side one:
01. Femme Chasseur de Primes - François Feldman
02. La Tarantula - Banda Sinaloense "El Recodo" de Cruz Lizarraga
03. Un Infierno - Los Muecas
04. Heavenfaced - The National
05. I Get the Blues When It Rains - Lena Horne
06. Banana Boat Limbo Song - Chubby Checker
07. This Girl Is a Woman Now - Flaming Ember
08. Tropical Oceans - D. D. Dumbo
09. Star Fruits Surf Rider - Cornelius
10. I Love You So, Never Gonna Let You Go - Love Unlimited
11. Time - The Alan Parsons Project
12. Tant, Tant de Femmes - Jacqueline Fançois
13. Yes Yes Yesterday - His Name Is Alive
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side two:
01. Storm In a Teacup - The Fortunes
02. You're Still a Mystery - Bleachers
03. Valse de Jolly Rogers - Badeaux and Louisiana Aces
04. Den Gula Paviljongen - Mats Olsson med sin Kör och Orkester
05. Dona Pepa - Joe Quijano and His Pachanga-Cha Cha Orchestra
06. Copenhagen - Scott Walker
07. Why Should I Cry - The Salem Travelers
08. Dahoud - Richard "Groove" Holmes
09. Fade Away - Bruce Springsteen
10. Rilkean Heart - Cocteau Twins
11. Move With the Season - Temples
12. Flamingo - Stanley Black and His Orchestra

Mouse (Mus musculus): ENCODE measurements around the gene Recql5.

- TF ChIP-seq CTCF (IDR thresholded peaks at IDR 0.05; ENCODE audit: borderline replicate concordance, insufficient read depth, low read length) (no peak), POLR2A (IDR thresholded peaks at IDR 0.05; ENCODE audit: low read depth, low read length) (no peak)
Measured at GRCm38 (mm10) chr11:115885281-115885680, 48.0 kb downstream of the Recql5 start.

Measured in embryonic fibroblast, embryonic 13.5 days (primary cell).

13. Magic Fly - Space 
[ listen ]

Sunday, March 1, 2015

Odell Brown & The Organ-Izers

Artist: Odell Brown & The Organ-Izers
LP: Ducky
Song: "Get Off My Back" 
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They say March comes in like a lion and goes out like a lamb. Well, first of all, I invited Martin to join me for a rare almost-director's-cut 35mm screening of Ken Russell's THE DEVILS last night (I know that's technically still February, but the lion was just outside the door) and, to put it mildly, he hated it. Like, he wouldn't speak to me afterwards. Then this morning I decided to finally finish a mix-tape I began working on nearly a year ago, but my fancy state-of-the-art dual cassette player just made buzzing and clicking sounds before shutting down completely with a big letter 'E' on the display. Then, at breakfast, I asked the waitress if I could substitute tomatoes for the onions in the 'weekend special' scramble (it also had mushrooms, spinach, and blue cheese) and she snapped 'NO!' before saying it would actually be alright, that she hadn't understood what I was asking. So it's only 3:30 in the afternoon on the first day of March and I'm already ready for some lamb. 

This 1967 Odell Brown & The Organ-Izers LP is making things a lot better. I especially appreciate that it's not 'far-out' and cacophonous, or even some dissonant and punishing polyrhythmic mish-mash like just about everything else in the complex world of music today. You can read about Odell Brown here and here

[ Odell Brown & The Organ-Izers ]